Voila! Mignons de Porc Arlonaise!  The pork is so tender and full of flavor that this could easily be a special occasion dish, and yet it’s pretty straight forward and forthright.  There’s a little prep, but no baby sitting. It’s kind of all right there.  The sauce makes this dish.  This was our photo plate, and the sauce doesn’t show up well (and wouldn’t have on any plate I looked at save one and that one washed out the appearance of the pork), so I served up some sauce on the side as well.


This shot pretty much says it all.  All gone. Every bit of it.  I cut it back to 3 servings, and every morsel went away.  Yes, Jasmine (sheltie cross) got her share.  No veggies (leeks included), but she enjoyed her nibble of the pork medallions.   This is a serious “keeper” recipe.  Kayte mentioned perhaps a holiday meal…I’d agree.  Another success from Le Cordon Bleu at Home!

*Editor’s note….Yes, that’s a can of Little Friskies cat food on the back of the island; no, it was not included in the dish we prepared. I don’t know why it was still there.  It simply was, and I’m not photographer enough to see “everything” in my shot.  I’m a Foodie, what can I say…!

CTB ~ Last Chinese Chef

20 07 2009

CTB_7-8_cbwaTwice Dressed Beef Under Snow

What an interesting concept…an edible book report!  I love it!  LOL!  That’s what we do with Cook the Books, we create a dish inspired by the book we’ve read.  This one really worked for me.  A few pages in I found myself lost in a fog of imagined aromas (chicken and five spice for the most part, but with ginger and garlic wafting through on a magic carpet of braising pork).  I love good Chinese.  I found myself immediately giggling over the poached chicken…the method is one I’ve been using for years.  I had never considered (the “aha!” moment!) adding layers of flavor to the poaching liquid. Talk about DUH!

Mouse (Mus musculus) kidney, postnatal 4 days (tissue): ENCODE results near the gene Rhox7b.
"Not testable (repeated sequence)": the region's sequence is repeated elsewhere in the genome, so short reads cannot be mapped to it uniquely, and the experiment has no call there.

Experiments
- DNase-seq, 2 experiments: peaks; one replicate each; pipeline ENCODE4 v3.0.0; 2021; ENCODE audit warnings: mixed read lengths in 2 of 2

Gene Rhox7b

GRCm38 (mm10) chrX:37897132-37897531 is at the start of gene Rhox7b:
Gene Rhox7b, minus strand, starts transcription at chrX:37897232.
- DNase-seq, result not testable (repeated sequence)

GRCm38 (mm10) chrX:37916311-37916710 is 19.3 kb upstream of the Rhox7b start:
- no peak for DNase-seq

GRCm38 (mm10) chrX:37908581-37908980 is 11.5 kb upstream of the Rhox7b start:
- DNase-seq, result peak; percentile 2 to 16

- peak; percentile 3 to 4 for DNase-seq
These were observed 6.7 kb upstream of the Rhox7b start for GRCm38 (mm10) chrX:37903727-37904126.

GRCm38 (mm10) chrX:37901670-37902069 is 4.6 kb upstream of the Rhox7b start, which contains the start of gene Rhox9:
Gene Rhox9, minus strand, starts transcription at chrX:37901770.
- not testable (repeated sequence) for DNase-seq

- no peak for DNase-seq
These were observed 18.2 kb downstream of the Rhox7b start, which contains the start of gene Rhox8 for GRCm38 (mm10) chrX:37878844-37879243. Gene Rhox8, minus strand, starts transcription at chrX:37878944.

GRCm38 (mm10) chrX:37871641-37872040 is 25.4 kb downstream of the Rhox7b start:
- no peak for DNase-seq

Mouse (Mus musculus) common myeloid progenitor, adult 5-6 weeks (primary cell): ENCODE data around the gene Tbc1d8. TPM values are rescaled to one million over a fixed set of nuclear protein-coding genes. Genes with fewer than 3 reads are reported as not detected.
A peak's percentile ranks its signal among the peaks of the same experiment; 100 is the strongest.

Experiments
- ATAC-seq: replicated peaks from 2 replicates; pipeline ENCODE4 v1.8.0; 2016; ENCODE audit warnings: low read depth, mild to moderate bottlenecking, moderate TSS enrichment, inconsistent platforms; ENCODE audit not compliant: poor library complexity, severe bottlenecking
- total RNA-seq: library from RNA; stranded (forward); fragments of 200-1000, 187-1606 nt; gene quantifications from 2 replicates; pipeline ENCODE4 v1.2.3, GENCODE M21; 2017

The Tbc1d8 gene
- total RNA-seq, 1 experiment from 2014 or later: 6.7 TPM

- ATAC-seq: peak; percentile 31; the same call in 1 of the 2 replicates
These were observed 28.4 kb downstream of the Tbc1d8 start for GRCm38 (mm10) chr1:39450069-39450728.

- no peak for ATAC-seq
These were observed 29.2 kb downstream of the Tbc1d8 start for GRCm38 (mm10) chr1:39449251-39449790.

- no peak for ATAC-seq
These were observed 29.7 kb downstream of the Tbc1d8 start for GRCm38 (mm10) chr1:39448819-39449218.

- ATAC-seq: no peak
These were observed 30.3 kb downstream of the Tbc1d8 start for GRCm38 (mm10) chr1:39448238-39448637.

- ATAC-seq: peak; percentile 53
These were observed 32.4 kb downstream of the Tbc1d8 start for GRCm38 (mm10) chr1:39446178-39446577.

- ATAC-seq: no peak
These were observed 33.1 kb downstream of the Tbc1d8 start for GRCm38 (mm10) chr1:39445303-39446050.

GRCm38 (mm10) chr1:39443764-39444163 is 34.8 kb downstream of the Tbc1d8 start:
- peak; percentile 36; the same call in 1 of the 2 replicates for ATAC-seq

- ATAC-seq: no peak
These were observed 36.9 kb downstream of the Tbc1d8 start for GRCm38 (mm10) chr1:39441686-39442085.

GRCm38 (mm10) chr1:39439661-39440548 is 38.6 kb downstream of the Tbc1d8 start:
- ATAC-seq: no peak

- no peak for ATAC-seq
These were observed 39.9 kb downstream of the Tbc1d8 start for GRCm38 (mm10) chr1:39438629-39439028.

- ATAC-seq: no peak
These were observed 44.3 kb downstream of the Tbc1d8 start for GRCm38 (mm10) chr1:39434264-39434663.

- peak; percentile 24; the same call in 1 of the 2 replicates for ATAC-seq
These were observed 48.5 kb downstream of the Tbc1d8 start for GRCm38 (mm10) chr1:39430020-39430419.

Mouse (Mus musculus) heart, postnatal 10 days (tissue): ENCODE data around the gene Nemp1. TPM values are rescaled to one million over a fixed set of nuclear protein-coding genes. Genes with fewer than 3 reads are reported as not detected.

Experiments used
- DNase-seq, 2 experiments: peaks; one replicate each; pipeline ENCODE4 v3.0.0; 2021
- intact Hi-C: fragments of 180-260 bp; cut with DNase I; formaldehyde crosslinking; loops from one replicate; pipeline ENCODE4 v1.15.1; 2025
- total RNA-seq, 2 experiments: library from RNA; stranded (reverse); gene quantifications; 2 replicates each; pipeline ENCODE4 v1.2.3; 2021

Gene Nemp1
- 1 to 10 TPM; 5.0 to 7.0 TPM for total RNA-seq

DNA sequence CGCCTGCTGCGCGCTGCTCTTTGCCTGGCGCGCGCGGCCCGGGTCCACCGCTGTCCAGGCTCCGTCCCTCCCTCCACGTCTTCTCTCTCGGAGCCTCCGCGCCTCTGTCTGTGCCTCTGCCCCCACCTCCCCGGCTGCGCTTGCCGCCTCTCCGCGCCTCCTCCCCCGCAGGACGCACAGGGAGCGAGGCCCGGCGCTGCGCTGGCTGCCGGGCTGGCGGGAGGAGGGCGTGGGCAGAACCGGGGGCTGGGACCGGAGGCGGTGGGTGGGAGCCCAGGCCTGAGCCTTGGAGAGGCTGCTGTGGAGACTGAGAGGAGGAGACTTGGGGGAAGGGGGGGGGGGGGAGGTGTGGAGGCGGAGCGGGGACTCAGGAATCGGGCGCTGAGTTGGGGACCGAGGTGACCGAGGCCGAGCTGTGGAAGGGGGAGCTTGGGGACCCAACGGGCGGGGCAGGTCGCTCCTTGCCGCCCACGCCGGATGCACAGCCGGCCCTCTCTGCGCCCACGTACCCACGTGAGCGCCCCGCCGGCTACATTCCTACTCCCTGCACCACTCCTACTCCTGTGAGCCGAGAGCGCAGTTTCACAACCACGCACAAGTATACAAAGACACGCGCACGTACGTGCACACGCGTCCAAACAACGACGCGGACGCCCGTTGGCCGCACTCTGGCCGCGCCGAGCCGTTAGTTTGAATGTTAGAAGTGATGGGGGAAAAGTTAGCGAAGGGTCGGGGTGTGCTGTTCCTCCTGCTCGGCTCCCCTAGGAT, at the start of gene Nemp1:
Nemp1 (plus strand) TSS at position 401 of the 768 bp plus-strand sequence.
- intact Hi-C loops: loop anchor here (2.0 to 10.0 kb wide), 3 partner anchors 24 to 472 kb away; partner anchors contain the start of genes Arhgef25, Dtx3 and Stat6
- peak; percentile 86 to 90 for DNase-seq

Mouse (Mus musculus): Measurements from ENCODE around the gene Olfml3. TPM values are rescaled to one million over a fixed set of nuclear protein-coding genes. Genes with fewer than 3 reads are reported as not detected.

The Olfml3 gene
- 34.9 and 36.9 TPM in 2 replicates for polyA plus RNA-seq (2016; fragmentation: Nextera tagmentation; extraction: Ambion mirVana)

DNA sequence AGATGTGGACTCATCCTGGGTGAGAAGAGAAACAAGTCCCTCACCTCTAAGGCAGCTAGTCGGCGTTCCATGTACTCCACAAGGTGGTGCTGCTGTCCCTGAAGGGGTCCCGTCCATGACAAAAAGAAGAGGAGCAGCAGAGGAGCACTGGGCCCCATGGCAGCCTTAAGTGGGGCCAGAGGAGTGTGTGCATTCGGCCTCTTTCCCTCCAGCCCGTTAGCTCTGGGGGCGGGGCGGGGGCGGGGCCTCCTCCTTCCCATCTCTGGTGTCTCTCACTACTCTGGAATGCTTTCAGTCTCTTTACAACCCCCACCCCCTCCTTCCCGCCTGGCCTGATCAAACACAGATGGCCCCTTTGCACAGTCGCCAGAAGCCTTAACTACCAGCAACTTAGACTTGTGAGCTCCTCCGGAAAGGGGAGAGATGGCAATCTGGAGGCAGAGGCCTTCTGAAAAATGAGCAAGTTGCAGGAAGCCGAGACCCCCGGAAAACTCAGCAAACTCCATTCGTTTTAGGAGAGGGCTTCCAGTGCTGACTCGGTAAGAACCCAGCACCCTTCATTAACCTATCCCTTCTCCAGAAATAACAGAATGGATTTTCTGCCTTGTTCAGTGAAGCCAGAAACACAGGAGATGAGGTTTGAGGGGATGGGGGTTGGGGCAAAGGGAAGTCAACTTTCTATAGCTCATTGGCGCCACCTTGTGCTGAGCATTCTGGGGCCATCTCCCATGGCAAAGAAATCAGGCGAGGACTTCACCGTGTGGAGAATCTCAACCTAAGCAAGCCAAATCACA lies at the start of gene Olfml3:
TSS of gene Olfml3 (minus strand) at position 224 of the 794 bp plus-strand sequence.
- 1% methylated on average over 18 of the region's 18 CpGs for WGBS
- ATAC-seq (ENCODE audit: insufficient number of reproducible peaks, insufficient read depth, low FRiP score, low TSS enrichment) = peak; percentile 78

So I was inspired to think about layers of flavors…perfect little bites…each bite tasting exactly the way I want it to.  Lying atop a bed of shredded iceberg & hearts of romaine lettuce lightly dressed with a teriyaki-inspired dressing are marinated and grilled broccoli, carrots and cauliflower along with bites of very rare seared beef.  The salad greens were shredded and hand-tossed in a bowl with the dressing, then plated.  The veggies went straight from the resting plate to the salads.  A few fresh-from-the-garden cherry tomatoes were added because tomatoes go well in salads!  The meat was grilled, rested, carved, cut into bite sized pieces, dressed again and plated.  Snow, in the form of fried bean threads was added to the plates for contrast and crunch at the last moment.

The salad worked well…there were layers of texture and flavor.  The book had layers of texture and interest.  I really enjoyed it. I was a little saddened that I could script parts of it, but I’m a voracious reader, and that’s a side effect. Still, Ms. Mones captivated me with her descriptions of the food items and the layers of flavor execution.  I came up for air drooling on more than one occasion.

This is my favorite read with the group Cook The Books so far. I’ve truly enjoyed this one. I’d consider checking out some of her other works just to see if her writing style stays steady.  I’m sure she’ll come back around somewhere along the line if it does.  In the meanwhile, we have another book on the horizon, and others will surely be selected as we head into the Fall and Winter.  On my own, I’m currently reading Garlic and Sapphires by Ruth Reichl, and have the Julie Powell (Julie & Julia) book on order.